I’ve said it already…

There was a time in the beginning when I was very focused on a healthy lifestyle.

Back then, I read a lot, gathering information about everything related to nutrition: food, hydration, etc.

At one point, I started replacing some unnecessary and unhealthy snacks, which had not a single gram of nutrients, with herbal teas. I think I tested just about everything I knew existed. 😊 That’s how I came to love them.

Between me and teas, the love grew as I drank them. 😊

In this post, I don’t want to talk about my passion for nutrition or my fairy tale with teas, maybe I’ll return to those topics in the future.

But I want to share a prejudice I’ve noticed around me that doesn’t apply to about 98% of visually impaired people. And it’s not that visually impaired people are superhumans, even though in my “modesty” I might say a lot 😊

It’s because visually impaired people, due to their disability, are forced by circumstances to be, at least, twice as careful.


Stay with me to discover the story.

One evening around 9 o’clock, I asked my mom, “Feel like having some tea? What do you think?”

“Sure, what kind would you like?”

“Maybe some kind of herbal tea if you have any.”

“How about linden flower? Is that okay?” she asked.

“Mmm, fine, though a grape infusion would have been nice, 😊 but linden flower is perfect too.”

Said and done 😊

I put the water on to boil, and mom went to fetch the herb.

Given how often she drinks tea, the linden was well hidden.

Suddenly, I hear the sound of breaking glass, followed by a bit of “music” starting up—nerves and sadness, because in trying to reach the plants at the back of the cupboard, mom, out of carelessness more than anything, knocked down two glass jars. These jars were very useful for storing things and very dear to her, and obviously, making a leap from about 2 meters directly onto the tile floor, they didn’t survive the impact and were shattered.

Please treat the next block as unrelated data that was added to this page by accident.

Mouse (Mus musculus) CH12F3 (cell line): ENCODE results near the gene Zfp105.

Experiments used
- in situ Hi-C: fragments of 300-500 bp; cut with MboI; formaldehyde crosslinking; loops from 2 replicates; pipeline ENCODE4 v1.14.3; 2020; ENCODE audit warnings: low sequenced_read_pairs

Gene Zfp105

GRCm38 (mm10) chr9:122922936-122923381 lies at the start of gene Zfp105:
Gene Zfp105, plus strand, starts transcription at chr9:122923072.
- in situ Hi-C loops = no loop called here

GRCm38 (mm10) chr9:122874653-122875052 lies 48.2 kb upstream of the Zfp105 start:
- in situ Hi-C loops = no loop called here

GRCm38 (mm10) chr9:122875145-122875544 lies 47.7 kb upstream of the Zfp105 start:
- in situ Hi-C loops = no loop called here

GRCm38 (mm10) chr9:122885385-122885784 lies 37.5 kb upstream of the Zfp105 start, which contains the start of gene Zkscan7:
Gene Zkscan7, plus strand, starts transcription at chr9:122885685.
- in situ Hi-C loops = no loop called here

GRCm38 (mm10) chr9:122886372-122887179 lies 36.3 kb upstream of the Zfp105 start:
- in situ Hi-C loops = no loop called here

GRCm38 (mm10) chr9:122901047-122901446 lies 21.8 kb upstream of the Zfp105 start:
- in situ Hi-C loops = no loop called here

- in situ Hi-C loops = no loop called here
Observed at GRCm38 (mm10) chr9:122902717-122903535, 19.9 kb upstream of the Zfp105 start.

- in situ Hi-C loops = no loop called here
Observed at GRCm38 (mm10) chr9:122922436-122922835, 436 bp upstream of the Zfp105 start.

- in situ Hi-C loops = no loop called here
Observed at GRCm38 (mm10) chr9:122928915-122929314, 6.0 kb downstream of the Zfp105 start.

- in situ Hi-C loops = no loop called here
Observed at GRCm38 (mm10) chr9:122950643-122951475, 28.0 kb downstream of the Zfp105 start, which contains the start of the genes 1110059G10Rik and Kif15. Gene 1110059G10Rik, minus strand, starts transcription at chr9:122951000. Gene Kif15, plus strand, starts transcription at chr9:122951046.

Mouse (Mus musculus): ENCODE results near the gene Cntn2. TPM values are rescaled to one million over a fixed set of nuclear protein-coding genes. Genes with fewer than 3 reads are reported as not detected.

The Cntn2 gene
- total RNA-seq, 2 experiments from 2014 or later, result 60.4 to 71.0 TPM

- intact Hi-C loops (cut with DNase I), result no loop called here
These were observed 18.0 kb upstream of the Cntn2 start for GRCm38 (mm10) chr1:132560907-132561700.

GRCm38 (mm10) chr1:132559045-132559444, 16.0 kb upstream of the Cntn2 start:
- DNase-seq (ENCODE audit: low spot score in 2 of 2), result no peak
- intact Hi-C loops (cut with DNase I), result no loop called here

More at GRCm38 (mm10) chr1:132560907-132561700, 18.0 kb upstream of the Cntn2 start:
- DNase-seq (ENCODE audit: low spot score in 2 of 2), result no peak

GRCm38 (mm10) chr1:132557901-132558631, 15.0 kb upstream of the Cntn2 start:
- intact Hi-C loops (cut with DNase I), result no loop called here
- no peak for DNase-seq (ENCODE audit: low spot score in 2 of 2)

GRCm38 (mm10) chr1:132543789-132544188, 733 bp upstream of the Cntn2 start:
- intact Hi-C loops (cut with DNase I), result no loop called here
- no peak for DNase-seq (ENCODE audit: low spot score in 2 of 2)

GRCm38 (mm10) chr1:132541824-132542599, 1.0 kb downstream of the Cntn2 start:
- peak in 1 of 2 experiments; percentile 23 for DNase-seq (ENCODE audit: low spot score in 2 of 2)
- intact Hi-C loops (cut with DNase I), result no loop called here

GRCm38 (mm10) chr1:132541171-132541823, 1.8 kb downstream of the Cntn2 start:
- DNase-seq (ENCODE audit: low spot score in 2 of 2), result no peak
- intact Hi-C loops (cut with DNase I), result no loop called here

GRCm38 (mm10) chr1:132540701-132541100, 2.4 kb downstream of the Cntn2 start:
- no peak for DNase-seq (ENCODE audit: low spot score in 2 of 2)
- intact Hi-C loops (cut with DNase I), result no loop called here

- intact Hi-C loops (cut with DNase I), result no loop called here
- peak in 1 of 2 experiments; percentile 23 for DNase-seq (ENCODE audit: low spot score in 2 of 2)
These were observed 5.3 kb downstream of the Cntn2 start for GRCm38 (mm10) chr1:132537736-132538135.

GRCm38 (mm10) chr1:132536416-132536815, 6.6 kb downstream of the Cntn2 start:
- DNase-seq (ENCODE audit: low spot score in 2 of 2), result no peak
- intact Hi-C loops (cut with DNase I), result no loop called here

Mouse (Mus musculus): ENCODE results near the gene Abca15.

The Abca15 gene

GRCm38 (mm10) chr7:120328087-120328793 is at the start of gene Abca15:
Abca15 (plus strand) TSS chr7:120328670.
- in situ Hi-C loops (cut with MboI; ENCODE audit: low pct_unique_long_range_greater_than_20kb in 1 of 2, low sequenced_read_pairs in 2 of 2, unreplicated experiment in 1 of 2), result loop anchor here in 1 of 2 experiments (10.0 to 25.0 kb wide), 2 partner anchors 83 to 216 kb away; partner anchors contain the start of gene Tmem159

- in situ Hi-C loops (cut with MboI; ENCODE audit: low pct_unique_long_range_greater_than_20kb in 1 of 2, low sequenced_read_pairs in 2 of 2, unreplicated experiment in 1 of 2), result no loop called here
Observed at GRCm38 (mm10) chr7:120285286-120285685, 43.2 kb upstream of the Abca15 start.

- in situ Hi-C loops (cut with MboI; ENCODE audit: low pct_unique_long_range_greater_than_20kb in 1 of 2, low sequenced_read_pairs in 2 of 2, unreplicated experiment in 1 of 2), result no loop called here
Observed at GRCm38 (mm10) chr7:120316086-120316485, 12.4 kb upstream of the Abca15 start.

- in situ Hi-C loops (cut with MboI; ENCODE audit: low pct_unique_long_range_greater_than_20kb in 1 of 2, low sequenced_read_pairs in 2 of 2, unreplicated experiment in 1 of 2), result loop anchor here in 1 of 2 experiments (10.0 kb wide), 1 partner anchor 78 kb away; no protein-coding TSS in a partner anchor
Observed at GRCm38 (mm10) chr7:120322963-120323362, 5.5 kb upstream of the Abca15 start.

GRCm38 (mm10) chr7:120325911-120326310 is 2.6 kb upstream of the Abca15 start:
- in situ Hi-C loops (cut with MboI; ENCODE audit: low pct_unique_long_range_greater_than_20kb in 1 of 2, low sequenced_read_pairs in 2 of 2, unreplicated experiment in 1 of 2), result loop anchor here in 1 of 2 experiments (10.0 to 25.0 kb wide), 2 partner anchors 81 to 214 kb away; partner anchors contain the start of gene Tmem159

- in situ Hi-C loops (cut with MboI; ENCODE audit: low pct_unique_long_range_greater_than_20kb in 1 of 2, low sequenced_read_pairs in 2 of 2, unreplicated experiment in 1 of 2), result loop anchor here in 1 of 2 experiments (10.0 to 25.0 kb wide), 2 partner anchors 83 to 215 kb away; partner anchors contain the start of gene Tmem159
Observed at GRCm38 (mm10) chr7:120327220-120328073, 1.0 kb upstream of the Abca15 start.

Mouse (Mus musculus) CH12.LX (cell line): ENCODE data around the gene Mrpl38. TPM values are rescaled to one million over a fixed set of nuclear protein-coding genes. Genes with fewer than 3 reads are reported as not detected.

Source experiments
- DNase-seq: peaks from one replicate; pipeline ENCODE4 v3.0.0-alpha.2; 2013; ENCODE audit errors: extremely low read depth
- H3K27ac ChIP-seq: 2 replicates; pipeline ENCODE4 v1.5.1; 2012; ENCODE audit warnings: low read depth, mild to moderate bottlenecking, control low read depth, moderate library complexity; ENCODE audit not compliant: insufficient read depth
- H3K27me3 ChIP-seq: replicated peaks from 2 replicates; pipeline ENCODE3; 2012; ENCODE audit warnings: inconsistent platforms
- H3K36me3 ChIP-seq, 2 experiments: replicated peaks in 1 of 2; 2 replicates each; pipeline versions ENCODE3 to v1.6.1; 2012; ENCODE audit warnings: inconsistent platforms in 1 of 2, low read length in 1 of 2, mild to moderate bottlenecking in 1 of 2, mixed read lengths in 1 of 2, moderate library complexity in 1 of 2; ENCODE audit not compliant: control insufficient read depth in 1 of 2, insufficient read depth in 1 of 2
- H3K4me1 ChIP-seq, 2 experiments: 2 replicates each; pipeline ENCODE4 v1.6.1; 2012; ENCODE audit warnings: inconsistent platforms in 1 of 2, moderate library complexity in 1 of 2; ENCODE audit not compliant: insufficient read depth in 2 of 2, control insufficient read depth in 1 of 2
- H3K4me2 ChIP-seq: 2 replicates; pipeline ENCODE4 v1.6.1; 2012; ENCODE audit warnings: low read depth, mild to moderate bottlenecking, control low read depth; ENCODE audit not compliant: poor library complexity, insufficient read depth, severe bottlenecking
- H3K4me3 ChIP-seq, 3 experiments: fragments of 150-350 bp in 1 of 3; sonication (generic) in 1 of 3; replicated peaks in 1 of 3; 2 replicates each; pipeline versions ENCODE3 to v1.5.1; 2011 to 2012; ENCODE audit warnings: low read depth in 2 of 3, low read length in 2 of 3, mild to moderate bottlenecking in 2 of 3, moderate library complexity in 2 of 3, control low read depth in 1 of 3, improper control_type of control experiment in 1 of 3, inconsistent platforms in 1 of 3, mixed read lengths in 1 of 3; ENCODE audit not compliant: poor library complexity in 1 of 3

At first, I didn’t know what had broken, but I didn’t have the courage to ask her, so as not to deepen her upset. 😊

During that time, I thought about the moments when I had broken something, feats of clumsiness that I had witnesses for.

In 98% of the cases, it was said out loud or in a whisper, but with my ear, which “hears even the grass growing,” I caught:

“Poor thing, she can’t see.”

However, I’ve never heard: “Poor thing, she’s in a hurry, she’s careless, or she’s absent-minded.”

Why is it that a person with perfect vision is allowed to be dreamy, to break things and drop stuff?

But why is that right seemingly taken away from me?

It doesn’t bother me to be told that I can’t see, which to the disappointment of some, thank goodness they remind me of this fact, because otherwise, I sometimes forget. 😊

However, I too can experience mishaps because I’m lost in other worlds and not present in what I’m doing. Often, this has nothing to do with vision.

In situations where I know I need to compensate for my sight, I am careful with all the senses I still possess, which is why I manage to keep glasses intact after washing, flowers in place after arranging, etc.

Or if we’re talking about the office: socks not snagged on some edge of a table/chair; papers on their corner of the shelf; coffee in mugs, not on ledgers, etc. 😊

Do you have a similar experience?

Come and share in the comments!

I can’t wait to read about your adventure with “poor thing, he/she (has some disability)”… or on the contrary “Poor thing, what a space cadet.”

#Accessibility_is_not_a_luxury and it’s not just about facilities, it’s firstly about education.